The U.S. Department of the Treasury and the Internal Revenue Service have begun developing guidance to implement the range of tax provisions that were included in the Inflation Reduction Act (IRA), which was signed into law in August 2022.
A key provision of interest to ACEC members is the Section 179D energy-efficient commercial buildings tax deduction. The IRA modified Section 179D so that the deduction ranges from $0.50 per square foot to $5.00 per square foot, depending on whether certain energy efficiency, prevailing wage, and apprenticeship targets are met.
Under the IRA, both governmental and tax-exempt entities can now allocate the deduction to the primary designer of the energy-efficient systems. The agencies asked stakeholders to comment on how to identify the designer, and ACEC pointed to the system developed by the General Services Administration (GSA) for allocating the deduction. The GSA requires any contractor seeking allocation of the Section 179D deduction to certify in writing that they have consulted with all other contractors on the project. This method prevents the first contractor seeking the deduction from receiving it in place of designers who should qualify for it.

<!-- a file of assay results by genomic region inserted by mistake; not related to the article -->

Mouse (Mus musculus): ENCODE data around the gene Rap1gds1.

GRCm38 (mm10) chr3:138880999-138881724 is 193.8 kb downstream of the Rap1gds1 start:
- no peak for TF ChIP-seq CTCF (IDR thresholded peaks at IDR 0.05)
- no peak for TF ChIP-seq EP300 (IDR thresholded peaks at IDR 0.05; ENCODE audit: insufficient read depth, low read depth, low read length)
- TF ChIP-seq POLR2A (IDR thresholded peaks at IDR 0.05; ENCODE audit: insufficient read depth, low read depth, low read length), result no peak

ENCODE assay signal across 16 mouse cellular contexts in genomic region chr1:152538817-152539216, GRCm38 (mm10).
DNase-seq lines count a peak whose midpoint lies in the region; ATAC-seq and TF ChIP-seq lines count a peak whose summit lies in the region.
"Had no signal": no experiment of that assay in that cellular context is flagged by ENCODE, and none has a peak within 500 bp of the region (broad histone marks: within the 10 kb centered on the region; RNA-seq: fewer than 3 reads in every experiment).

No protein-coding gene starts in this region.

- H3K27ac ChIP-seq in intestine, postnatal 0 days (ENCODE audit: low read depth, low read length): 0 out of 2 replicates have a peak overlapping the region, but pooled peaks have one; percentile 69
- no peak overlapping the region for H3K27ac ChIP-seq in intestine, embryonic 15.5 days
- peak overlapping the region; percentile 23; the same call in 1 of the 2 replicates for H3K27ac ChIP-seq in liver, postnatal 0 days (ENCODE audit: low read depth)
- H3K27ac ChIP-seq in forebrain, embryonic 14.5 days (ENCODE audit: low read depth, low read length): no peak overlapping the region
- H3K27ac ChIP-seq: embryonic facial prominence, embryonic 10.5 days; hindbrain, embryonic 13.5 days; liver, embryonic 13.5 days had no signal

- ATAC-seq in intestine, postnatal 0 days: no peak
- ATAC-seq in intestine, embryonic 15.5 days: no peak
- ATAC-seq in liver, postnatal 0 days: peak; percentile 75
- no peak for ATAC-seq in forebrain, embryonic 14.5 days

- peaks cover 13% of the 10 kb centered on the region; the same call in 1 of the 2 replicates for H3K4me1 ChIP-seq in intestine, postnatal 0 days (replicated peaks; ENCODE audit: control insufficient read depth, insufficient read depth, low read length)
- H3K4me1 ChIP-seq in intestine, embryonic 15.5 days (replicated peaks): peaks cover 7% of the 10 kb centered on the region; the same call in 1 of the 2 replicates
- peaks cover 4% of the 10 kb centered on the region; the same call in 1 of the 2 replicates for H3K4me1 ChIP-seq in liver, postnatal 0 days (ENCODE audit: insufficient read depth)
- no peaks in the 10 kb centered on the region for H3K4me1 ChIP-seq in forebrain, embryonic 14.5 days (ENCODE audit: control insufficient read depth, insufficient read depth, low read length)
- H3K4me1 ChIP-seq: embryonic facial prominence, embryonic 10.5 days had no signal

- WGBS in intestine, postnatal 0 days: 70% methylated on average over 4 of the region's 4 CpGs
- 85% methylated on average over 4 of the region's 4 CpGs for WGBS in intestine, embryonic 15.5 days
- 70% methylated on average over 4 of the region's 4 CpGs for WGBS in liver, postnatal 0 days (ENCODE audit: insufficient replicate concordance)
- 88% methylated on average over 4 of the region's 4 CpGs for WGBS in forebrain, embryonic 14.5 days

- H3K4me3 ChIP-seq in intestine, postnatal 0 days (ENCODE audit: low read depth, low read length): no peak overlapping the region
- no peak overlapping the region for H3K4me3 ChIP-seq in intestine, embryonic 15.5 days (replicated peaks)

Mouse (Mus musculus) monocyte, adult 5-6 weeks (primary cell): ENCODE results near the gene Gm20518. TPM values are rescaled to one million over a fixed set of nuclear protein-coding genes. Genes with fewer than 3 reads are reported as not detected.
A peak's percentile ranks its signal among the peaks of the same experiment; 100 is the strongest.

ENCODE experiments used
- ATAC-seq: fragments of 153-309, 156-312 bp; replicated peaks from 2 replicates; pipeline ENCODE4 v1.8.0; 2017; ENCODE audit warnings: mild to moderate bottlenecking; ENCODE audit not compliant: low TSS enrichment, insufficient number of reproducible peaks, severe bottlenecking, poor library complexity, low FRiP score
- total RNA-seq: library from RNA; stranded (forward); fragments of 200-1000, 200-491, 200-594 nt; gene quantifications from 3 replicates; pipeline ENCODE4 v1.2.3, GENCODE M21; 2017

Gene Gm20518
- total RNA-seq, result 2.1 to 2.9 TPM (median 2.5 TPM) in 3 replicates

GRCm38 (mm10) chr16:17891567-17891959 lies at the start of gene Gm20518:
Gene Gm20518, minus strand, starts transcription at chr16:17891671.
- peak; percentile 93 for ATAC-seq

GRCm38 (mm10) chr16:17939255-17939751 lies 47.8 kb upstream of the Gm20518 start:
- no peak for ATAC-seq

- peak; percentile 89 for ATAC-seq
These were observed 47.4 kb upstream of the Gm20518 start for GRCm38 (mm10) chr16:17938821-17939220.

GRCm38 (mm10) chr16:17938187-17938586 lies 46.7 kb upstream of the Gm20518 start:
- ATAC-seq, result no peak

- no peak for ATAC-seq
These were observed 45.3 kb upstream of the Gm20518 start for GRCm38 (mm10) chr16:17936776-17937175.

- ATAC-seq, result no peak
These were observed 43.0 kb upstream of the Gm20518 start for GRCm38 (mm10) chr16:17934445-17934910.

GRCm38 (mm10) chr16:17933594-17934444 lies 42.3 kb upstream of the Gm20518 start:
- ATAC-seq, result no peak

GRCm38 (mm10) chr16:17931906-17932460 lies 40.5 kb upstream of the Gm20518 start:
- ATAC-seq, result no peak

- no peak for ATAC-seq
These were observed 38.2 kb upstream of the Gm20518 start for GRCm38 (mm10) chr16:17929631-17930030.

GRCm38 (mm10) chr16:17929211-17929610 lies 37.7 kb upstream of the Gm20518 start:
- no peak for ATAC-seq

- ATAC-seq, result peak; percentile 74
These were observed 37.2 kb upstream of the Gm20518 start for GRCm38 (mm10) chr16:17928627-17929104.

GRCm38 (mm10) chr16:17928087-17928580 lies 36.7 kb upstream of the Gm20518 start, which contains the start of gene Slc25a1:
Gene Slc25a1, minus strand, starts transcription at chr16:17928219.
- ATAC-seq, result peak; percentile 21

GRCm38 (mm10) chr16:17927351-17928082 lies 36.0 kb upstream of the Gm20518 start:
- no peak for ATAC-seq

ACEC also raised the problem of clients and their third-party brokers requiring payment in exchange for allocation of the deduction and asked the Treasury to revisit the chief counsel decision that makes it difficult for engineering firms organized as S corporations to claim the Section 179D deduction.
The Biden administration’s proposed rule, the Disclosure of Greenhouse Gas Emissions and Climate-Related Financial Risk, would require major federal contractors to disclose their greenhouse gas emissions. It would also require them to set science-based emissions reduction targets.
The rule creates two classifications for federal contractors: “Significant” contractors receive between $7.5 and $49.9 million in federal contracts, while the threshold for “major” contractors is $50 million in federal contracts annually. Significant contractors are required to report Scope 1 and 2 emissions, which include direct emissions produced by a firm and indirect emissions from generating sources of electricity that are purchased for a firm’s consumption from another entity. These requirements also apply to major contractors, as well as a requirement to report Scope 3 emissions, defined as greenhouse gas emissions from the operations of the firm that occur at sources other than those owned or controlled by the firm—usually a subcontractor and other members of a supply chain.
ACEC submitted comments on the rule, reflecting concerns from firms over the cost impact and other implementation issues. As the rule is written, many terms are vague and could be broadly interpreted. This variety of interpretation possibilities has significant cost implications and may create both advantages and disadvantages based on a particular interpretation. Many smaller firms also lack the expertise to determine greenhouse gas emissions, establish appropriate reduction targets, and measure and monitor whether those targets are being achieved. This would result in many small businesses having to hire consultants or outside staff to meet the proposed requirements.